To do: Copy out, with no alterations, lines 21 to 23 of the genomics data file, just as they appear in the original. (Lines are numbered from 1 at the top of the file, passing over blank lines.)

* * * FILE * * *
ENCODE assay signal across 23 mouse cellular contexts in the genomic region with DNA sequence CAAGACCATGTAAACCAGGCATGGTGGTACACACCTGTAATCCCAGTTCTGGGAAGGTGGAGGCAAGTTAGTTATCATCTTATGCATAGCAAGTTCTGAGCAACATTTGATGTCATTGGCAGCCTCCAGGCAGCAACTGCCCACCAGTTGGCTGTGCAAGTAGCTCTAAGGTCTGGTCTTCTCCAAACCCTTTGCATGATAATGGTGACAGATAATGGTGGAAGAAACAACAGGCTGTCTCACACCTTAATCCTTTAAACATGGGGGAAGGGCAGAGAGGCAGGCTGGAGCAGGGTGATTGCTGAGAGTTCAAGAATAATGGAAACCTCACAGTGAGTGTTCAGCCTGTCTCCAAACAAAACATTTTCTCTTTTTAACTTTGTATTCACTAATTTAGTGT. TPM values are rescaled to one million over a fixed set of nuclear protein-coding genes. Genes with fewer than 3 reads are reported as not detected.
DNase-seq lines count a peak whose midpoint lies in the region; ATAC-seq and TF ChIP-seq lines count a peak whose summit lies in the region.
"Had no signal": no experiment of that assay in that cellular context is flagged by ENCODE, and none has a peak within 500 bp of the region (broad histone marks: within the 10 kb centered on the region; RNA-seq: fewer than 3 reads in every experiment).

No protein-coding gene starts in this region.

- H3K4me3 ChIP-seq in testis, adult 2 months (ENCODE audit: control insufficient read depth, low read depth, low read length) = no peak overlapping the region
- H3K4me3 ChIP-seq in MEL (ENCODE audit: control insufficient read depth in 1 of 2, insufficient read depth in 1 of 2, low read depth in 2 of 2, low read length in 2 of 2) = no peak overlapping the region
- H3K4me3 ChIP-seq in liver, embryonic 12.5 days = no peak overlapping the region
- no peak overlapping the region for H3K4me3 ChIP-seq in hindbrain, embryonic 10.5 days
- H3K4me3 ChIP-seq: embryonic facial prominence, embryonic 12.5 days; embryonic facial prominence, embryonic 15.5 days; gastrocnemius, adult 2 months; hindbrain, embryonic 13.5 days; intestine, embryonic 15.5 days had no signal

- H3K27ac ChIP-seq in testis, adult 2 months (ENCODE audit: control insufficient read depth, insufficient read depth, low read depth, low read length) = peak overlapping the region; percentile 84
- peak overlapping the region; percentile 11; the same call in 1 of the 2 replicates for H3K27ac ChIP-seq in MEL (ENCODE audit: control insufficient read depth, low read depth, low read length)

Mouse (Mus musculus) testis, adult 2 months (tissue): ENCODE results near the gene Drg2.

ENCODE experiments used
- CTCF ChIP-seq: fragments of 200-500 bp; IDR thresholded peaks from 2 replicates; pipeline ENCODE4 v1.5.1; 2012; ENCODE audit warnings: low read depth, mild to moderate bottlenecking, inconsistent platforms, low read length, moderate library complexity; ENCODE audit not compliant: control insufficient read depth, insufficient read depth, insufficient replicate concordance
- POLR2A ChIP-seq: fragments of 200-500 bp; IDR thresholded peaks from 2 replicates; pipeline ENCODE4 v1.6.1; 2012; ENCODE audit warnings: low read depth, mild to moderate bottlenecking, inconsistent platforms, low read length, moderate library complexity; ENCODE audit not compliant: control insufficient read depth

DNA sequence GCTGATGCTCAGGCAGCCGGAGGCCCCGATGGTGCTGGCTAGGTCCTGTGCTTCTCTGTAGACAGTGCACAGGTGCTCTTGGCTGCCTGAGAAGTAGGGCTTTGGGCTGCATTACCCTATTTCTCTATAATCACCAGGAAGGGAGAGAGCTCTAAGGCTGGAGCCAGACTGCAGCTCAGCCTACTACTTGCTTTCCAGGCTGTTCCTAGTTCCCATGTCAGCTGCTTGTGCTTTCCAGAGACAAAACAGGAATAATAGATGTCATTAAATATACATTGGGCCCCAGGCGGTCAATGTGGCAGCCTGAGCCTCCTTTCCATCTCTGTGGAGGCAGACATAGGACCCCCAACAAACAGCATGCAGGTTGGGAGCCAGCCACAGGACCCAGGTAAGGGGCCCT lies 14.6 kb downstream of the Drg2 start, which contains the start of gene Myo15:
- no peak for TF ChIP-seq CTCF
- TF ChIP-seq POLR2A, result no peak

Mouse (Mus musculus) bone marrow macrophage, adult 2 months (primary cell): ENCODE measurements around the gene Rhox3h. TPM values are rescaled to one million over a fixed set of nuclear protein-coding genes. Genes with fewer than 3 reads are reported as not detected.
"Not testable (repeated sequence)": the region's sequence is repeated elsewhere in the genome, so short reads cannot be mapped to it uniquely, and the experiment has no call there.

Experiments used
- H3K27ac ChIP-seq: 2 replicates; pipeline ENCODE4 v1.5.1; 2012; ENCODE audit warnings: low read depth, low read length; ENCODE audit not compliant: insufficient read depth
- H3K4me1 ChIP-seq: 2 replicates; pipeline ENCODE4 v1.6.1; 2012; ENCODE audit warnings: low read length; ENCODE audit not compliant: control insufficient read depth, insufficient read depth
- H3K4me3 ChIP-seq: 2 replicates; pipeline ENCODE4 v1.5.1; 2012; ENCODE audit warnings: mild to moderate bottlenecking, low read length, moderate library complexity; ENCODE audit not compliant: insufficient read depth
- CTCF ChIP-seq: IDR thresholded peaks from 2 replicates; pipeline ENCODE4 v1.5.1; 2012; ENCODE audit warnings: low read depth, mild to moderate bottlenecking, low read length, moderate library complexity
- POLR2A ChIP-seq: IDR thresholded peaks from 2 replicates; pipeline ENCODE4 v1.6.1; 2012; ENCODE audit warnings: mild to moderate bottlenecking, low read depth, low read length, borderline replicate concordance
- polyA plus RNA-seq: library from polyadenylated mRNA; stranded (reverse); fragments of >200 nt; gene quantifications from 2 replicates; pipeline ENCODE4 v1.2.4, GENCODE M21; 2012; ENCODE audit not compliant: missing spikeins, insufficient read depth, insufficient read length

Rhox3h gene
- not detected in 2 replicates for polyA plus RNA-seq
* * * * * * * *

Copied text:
Experiments used
- H3K27ac ChIP-seq: 2 replicates; pipeline ENCODE4 v1.5.1; 2012; ENCODE audit warnings: low read depth, low read length; ENCODE audit not compliant: insufficient read depth
- H3K4me1 ChIP-seq: 2 replicates; pipeline ENCODE4 v1.6.1; 2012; ENCODE audit warnings: low read length; ENCODE audit not compliant: control insufficient read depth, insufficient read depth